We rigged up some solar filters for the boys’ phones. We knew they’d want to take pictures and videos of the eclipse, but we weren’t sure if it would ruin the sensor in the camera. We got a batch of the bad solar eclipse glasses (the ones that were recalled) and figured they’d probably be good enough for a phone so I cut the eye pieces out and used electrical tape to fasten them to the cases. When the boys wanted to take shots of totality they just slipped the cases off.
I’d downloaded the Solar Eclipse Timer app a few days before. It worked great! It would talk to me and let me know before each stage of the eclipse happened so we could try and watch for it when the sun wasn’t covered by clouds. You can see in the photo above that first contact was at 11:37 for us.
We missed first contact by a few minutes, but the clouds parted enough for us to see what was happening. There was still some very thin cloud covering in this picture.
The handy dandy app let me know it was almost time for totality. It really was a great help in keeping track of time and stages of the eclipse!
Bill Nye came out right before totality to share in the moment with everyone.
Confession: I took the “solar filter” off of my lens before it was officially safe. With the cloud cover that we had…I kind of figured it’d be ok. I still didn’t look directly into the sun while snapping the pic. I was struggling to keep my lens in focus. Remember, I didn’t have the right lens or the right filter for the eclipse.
I was starting to panic that we’d miss it because the cloud cover was getting worse.
I still had my “solar filter” off messing with my camera when the clouds parted and we caught sight of totality.
I’d just gotten my camera back into focus and aimed at the right spot. I didn’t get any good shots of the crowd during totality. I was too busy trying to get a decent shot of totality. I did get some video though…so I’ll add that at the end of this post!
Totality was over and most people started to leave. We didn’t mind the mass exodus. We stuck around trying to get a few more shots of the rest of the eclipse, but the clouds were being difficult.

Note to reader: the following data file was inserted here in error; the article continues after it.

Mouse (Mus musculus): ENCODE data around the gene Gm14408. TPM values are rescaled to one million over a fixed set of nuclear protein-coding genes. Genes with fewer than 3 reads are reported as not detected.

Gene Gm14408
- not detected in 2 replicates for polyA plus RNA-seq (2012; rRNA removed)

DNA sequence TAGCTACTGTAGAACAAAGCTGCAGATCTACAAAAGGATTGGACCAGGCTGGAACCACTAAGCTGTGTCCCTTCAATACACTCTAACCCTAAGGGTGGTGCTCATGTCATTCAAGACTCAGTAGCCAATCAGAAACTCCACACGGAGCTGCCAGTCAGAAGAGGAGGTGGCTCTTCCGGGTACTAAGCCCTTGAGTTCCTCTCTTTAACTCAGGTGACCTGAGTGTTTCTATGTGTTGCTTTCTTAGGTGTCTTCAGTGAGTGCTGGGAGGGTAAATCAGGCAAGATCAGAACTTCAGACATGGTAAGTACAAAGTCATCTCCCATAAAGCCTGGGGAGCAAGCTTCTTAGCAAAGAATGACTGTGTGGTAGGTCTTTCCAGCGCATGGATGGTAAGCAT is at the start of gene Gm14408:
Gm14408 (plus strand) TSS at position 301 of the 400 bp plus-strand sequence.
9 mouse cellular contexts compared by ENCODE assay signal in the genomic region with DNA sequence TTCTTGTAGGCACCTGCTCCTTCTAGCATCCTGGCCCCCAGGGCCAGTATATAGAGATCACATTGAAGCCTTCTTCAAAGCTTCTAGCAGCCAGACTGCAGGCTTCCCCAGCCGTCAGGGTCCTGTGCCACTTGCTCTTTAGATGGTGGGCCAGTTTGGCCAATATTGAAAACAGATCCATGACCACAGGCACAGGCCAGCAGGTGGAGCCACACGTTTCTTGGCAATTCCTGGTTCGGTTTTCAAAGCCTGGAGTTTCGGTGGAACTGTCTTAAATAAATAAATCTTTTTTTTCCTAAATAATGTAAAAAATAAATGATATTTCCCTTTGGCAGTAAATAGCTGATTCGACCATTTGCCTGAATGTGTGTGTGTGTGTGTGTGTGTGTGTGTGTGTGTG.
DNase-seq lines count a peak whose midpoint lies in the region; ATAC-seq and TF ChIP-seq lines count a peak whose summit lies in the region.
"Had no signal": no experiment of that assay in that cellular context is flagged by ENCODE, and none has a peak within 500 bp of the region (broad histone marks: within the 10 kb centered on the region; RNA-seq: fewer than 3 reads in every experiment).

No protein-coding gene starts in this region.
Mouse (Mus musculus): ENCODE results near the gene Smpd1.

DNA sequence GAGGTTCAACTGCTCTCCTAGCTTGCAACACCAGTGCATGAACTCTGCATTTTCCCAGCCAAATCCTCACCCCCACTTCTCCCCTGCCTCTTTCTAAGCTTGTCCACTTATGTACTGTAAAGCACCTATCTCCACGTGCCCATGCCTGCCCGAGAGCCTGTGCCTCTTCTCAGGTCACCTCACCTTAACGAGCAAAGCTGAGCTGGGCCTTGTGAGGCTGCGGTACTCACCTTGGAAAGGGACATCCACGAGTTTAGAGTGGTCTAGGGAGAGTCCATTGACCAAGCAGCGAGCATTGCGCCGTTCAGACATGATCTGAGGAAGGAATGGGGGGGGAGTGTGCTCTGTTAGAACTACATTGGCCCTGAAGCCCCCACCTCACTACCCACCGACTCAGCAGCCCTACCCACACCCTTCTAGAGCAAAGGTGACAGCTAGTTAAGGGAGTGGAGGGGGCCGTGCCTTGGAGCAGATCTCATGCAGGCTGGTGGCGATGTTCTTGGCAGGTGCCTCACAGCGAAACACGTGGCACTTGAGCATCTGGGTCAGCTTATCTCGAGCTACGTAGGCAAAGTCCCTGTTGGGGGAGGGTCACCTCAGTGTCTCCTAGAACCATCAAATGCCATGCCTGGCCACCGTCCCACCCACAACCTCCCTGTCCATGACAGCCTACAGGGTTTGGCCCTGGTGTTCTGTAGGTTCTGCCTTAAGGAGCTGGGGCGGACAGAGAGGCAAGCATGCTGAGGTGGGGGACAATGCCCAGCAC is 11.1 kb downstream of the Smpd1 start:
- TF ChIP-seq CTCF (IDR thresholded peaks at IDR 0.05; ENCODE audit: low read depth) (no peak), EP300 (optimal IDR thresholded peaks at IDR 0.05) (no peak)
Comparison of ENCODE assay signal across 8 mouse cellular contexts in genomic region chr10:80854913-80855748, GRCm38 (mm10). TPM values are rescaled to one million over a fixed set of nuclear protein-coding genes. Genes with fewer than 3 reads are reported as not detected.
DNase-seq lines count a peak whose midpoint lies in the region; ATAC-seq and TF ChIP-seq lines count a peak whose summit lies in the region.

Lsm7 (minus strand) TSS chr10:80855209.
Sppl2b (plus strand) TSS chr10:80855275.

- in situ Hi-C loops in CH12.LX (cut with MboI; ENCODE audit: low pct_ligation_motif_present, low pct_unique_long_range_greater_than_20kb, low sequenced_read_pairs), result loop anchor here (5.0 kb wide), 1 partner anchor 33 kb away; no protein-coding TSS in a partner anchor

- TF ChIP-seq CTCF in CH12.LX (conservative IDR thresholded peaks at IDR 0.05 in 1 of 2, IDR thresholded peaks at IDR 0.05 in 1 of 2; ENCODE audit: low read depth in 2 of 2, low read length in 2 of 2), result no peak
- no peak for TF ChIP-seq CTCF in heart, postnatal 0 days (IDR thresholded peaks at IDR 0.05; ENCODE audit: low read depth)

Eclipse 2017 was pretty much done here. You can make out a very thin smidge of the moon in the lower left edge of sun in the photo above.
We packed up our stuff and headed over to the Education Center on the other side of the NP to catch a special lecture from a NASA scientist. And to find a bathroom that didn’t have 200 people waiting in line for it. I’d guess 3/4 of the people at the park had left or were trying to leave by this point, but there were still a few thousand milling around.
The lecture was very cool. It was about our planet…not just about the eclipse. The huge globe was interactive and was in constant motion. Our little science nerds loved it!
After the Education Center we were done! We started the trek to the car only to run into these guys. It was close to 4pm by this time and the eclipse had been over for about two hours. All of the people you see in the photo above were standing in lines to catch the shuttle bus back to where they’d parked. That 3/4 mile hike back to our car suddenly didn’t look so bad.
We stopped at Hickory Road BBQ & Catering Co for a celebratory meal of smoked meat. We enjoyed everything we got! So good! If you’re ever in Lincoln, NE it’s definitely worth a stop!
We ended up with some pretty cool loot to go along with all of our memories of the eclipse.
The National Park Service even had a special cancellation stamp made for the event! We collect cancellation stamps at every National Park we visit. Sorry the photo is a bit blurry…
We ended our day with some friends. Ben & Jerry. All in all…I’d say our #eclipse2017 day was a success! We’re already planning for the next eclipse! Who wants to meet us and have a big eclipse party?!
Here’s a quick video of the day!
You will now be returned to your regularly scheduled blog post.
p.s. It took me six different states to finally find the Keep Caramel and Cookie On flavor of Ben & Jerry’s.
p.p.s. I bought all of the pints they had.
p.p.p.s. I’m not sharing.